Biggest mistake is to think 'if it ain't broke, don't fix it': DPM Tharman on Singapore's education

DPM Tharman Shanmugaratnam addressing the 1,500-strong audience at the inaugural NTU Majulah Lecture.
DPM Tharman Shanmugaratnam addressing the 1,500-strong audience at the inaugural NTU Majulah Lecture.PHOTO: NTU

SINGAPORE - The biggest mistake for Singapore's education system is to think that "if it ain't broke, don't fix it", said Deputy Prime Minister Tharman Shanmugaratnam on Wednesday evening (Sep 20).

In a speech addressing some 1,500 students, academics, university students and members of the public, he laid out the challenges for the education system: to develop a truly innovative society while retaining social cohesion.

"The system that we have today is different from the system we had 20 years ago, and quite different from 50 years ago. There's been constant evolution of our education system, and that's really our challenge and our opportunity for the future," he said, speaking at the first Majulah Lecture organised by Nanyang Technological University (NTU).

"In education, more than in any other field, we will only know how well we are doing 20 or 30 years from now. If we don't keep changing, we will end up on the wrong side of history. So we must keep changing, and have the conviction that by changing and experimenting, we are best preparing ourselves for the future."

Mr Tharman highlighted five key shifts that the education system must make to face the challenges of a tumultuous future.

The first, he said, is to do more as early as possible to give every child "a fair chance of success".


"As some would put it, you've got to mitigate the 'lottery of birth'. People are born with advantages and disadvantages. Fortunately, and this is the silver-lining, neurological studies show that neural growth is malleable to intervention, if it takes place early enough," he added.

KidSTART - a government scheme to help disadvantaged children - is a major initiative in early intervention, he pointed out.

"The benefits of evenly-distributed quality across the pre-school system will be for everyone, but especially for those who start at a disadvantage."

Secondly, there needs to be "fluid and flexible pathways as children grow up", he added.

"We should avoid the extremes of either uniformity or rigid differentiation, and avoid paths with dead ends. Every path must be porous, allowing you to move from one path to another."

He said that Singapore has embarked on this path of flexibility a decade ago, for example, when it moved away from streaming students. It started with merging EM1 and EM2 streams and doing away with EM3.

Today the education system is adopting subject-based banding and greater fluidity in secondary schools, he said. "Few people are strong in everything and few are weak in everything."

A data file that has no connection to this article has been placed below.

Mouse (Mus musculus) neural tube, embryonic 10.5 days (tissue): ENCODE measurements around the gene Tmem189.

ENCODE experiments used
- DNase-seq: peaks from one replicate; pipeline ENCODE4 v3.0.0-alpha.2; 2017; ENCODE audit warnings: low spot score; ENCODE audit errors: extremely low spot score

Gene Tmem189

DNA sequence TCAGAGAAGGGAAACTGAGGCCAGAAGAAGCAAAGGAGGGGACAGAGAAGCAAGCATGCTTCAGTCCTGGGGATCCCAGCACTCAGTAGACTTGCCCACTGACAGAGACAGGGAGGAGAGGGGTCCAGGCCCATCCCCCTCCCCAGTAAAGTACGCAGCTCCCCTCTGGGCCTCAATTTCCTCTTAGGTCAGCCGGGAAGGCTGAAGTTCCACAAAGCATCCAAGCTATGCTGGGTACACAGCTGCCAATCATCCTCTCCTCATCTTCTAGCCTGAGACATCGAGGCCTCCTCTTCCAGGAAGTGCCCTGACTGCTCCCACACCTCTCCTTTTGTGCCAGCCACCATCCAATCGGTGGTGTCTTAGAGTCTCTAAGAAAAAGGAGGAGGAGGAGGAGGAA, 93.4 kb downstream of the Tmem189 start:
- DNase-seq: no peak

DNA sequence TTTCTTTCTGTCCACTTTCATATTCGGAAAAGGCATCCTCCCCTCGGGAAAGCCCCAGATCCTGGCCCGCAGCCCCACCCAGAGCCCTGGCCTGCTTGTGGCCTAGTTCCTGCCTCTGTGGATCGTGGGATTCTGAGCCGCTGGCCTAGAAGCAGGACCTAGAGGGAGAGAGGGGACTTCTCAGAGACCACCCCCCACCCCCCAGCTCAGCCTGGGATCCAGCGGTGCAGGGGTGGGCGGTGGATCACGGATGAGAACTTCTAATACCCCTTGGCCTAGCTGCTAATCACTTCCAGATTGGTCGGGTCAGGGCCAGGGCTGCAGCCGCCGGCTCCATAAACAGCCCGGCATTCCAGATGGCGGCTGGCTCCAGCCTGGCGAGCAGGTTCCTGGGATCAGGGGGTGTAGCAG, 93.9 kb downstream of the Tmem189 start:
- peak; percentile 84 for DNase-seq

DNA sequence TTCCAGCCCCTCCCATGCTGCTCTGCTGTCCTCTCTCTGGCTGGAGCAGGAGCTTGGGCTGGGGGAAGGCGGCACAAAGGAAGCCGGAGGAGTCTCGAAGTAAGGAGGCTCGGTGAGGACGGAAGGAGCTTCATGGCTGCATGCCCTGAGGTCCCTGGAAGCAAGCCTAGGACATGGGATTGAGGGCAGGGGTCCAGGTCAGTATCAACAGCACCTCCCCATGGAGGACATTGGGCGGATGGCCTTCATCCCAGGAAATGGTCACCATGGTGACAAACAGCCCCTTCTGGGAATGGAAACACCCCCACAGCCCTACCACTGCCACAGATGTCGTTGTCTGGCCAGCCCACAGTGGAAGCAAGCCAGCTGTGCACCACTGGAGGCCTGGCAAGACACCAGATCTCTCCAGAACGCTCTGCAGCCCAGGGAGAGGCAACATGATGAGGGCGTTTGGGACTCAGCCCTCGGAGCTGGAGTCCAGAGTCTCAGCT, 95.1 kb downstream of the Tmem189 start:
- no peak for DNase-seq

The third challenge is to reduce the academic load in schools and move towards a broader meritocracy, said Mr Tharman.

"If we want to develop a culture of innovation and creative ability, it requires more space and time for young minds to develop these traits," he said.

"The science tells us that having the time and space for your mind to wander when you are young is critical in developing creative abilities. It doesn't happen if we spend a large amount of time working on high-stakes exams, you don't develop the creative part of your brain."

"We need to provide a diversity of experiences for children as they grow up outside of classrooms," he said, adding that schools are broadening their admissions systems to allow students to develop in diverse ways.

The fourth challenge is to develop one's potential throughout life, said Mr Tharman, adding that innovation requires a deep mastery of skills, which comes from experience, thinking and doing over time.

But he noted that Singapore still does not have a culture amongst employers of investing in their employees for the long term.

The final shift is for Singapore to deepen its multiculturalism, which he said, has to start from having experiences from an early age.

"The beautiful thing about kids is that they love play, they love dance, and they love sports. We can shape these instincts if we are conscious about mixing them early in life," he said.

He gave the example of co-curricular activities, which he thinks "are too ethnically-defined in practice, in ways that sometimes puzzles."

"Football today is different from what it was in 70s and 80s, you look at our national team. All very good players. But it used to be a much more multiracial team in those days," he said.

"Volleyball, basketball, table tennis - the first thing that strikes people - "Chinese" game. How about the rest of the world? You have all sorts of countries playing basketball, volleyball and table tennis. In our region itself, the Indonesians, the Filipinos, are top in basketball and volleyball. We are trapping ourselves too easily, and it is not difficult to change."

In this process of deepening multiculturalism, the Singapore identity is further strengthened, said Mr Tharman.

He ended his nearly an hour-long speech with a phrase from the National Anthem.

"When you think of our Anthem, remember "Mari kita bersatu, dengan semangat yang baru" (with a new spirit)," he said.

"And that new spirit was not intended just for the day we became a new nation 52 years ago. Every so often we need that new spirit in our society, and that's how we go forward together."